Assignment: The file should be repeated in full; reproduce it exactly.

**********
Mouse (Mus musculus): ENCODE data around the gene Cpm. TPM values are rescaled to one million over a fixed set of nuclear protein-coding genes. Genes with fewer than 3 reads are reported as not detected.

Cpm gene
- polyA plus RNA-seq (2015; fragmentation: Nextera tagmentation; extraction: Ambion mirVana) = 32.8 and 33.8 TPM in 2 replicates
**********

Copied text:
Mouse (Mus musculus): ENCODE data around the gene Cpm. TPM values are rescaled to one million over a fixed set of nuclear protein-coding genes. Genes with fewer than 3 reads are reported as not detected.

Cpm gene
- polyA plus RNA-seq (2015; fragmentation: Nextera tagmentation; extraction: Ambion mirVana) = 32.8 and 33.8 TPM in 2 replicates